Tag Archives: Asians in Colorado

September 2016 News, Reviews, and Events


Congratulations to Sylvanna M. Falcón, winner of the National Women’s Studies Association 2016 Gloria E. Anzaldúa Book Prize for Power Interrupted, selected “for its clear writing, as well as its adept integration of intersectional and transnational analyses to assess the grassroots feminist work that employs international frameworks when addressing gender and racial issues through the global stage that the UN provides.”

Reviews and Interviews

David Takami reviews Judy Bentley’s Walking Washington’s History in the Seattle Times: “Coming soon to a city near you: clusters of visitors gazing intently at a handheld object as a way to engage with their surroundings. . . . The commendable new book by Judy Bentley. . . . is an immensely appealing approach to writing history. . . . Bentley demonstrates that history is not abstruse and remote from our current experience; it is ever present—and just around the next corner.“

Christian Martin reviews the book on the Chattermarks blog from North Cascades Institute: “Bentley provides brief but engaging historical overviews. . . . There are stories in the ground beneath our feet, dashed dreams lingering in the air, as well as legacies of benevolent forethought from a not-so-distant past all around us.”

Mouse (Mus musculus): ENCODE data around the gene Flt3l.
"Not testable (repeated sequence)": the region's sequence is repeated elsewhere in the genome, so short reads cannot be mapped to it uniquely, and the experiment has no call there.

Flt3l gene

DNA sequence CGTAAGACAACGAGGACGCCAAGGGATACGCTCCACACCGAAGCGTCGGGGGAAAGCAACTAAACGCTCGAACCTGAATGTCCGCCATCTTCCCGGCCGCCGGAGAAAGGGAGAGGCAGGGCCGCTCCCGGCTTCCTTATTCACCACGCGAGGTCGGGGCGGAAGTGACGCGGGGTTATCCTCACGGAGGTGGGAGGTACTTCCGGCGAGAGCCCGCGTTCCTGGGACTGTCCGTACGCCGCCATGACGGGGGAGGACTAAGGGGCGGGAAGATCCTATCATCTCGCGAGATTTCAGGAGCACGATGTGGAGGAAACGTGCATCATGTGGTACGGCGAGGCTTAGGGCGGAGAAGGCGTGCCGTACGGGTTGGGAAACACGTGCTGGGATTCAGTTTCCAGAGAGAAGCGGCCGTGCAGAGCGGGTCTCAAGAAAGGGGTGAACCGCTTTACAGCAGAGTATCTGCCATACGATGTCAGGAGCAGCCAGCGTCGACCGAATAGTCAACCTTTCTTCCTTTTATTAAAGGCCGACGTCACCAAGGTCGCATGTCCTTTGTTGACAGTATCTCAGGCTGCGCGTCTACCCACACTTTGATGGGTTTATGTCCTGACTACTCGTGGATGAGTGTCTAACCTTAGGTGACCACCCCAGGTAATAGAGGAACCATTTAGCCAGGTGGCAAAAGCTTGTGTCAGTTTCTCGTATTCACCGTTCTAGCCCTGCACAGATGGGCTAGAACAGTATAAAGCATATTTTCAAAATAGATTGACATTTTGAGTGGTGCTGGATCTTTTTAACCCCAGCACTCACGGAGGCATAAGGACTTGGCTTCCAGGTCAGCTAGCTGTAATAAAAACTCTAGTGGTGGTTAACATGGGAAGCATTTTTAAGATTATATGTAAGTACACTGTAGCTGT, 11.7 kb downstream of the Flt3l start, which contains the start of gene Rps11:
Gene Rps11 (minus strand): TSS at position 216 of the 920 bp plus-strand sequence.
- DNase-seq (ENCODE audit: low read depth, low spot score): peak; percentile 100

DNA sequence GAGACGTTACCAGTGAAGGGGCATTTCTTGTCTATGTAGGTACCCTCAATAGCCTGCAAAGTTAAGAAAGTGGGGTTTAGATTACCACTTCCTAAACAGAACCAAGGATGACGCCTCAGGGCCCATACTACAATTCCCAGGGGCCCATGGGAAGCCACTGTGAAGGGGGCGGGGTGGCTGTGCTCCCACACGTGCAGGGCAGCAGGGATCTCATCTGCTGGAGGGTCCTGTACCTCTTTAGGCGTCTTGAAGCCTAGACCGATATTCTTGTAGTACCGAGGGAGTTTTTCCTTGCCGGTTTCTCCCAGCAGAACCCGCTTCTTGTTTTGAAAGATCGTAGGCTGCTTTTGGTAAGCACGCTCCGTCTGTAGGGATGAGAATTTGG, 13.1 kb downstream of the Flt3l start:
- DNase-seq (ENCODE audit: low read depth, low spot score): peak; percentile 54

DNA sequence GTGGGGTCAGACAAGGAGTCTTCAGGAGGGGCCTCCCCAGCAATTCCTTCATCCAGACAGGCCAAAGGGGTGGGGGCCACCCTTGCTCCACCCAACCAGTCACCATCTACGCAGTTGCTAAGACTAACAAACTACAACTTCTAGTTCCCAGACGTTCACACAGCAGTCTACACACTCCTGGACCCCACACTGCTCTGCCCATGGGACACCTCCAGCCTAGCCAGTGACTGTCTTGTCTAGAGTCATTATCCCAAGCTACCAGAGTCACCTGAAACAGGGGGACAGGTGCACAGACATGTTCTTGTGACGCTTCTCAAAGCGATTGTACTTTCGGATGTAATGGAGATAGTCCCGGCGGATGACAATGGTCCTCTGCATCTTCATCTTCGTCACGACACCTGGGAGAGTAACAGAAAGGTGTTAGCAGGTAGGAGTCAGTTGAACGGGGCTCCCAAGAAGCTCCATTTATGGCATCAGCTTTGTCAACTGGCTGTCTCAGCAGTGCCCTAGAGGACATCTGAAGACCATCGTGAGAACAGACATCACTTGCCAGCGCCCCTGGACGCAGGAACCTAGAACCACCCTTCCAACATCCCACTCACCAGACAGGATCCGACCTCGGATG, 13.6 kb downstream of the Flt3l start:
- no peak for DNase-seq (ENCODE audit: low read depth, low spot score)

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April 2016 News, Reviews, and Events


Author David Williams with his mom and fellow author, Jacqueline B. Williams (Photo via AKCHO)

Author David B. Williams with his mom and fellow author, Jacqueline B. Williams (Photo via AKCHO)

Congratulations to David B. Williams, winner of the 2016 Association of King County Historical Organizations (AKCHO) Virginia Marie Folkins Award for Too High and Too Steep. The awards event will be held on Tuesday, June 7, 5:30-8:30 p.m., at the Northwest African American Museum. Read more at the AKCHO site.

Reviews and Interviews

The PBS series 10 Parks That Changed America, featuring Gas Works Park and interviews with Richard Haag and The Landscape Architecture of Richard Haag author Thaisa Way, will air on Tuesday, April 12. Watch the preview and select clips now.
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Organization of American Historians Conference Preview

The Organization of American Historians heads to Providence, Rhode Island from April 7-10 and we will be debuting and previewing a number of new history titles across sub-fields including American and transnational history, African American studies, Asian American studies, Native American and Indigenous studies, and more.

Stop by booth #524 if you are attending the meeting to see our full range of titles and to meet Editor in Chief Larin McLaughlin and Senior Acquisitions Editor Ranjit Arab. Use the #OAH2016 hashtag to follow along with the conference on social media.

We feature a few of our new and forthcoming titles, including several books publishing soon in our Indigenous Confluences series, here:

New releases:

Forthcoming from our Indigenous Confluences series:

California through Native Eyes: Reclaiming History
By William J. Bauer, Jr.
Forthcoming June 2016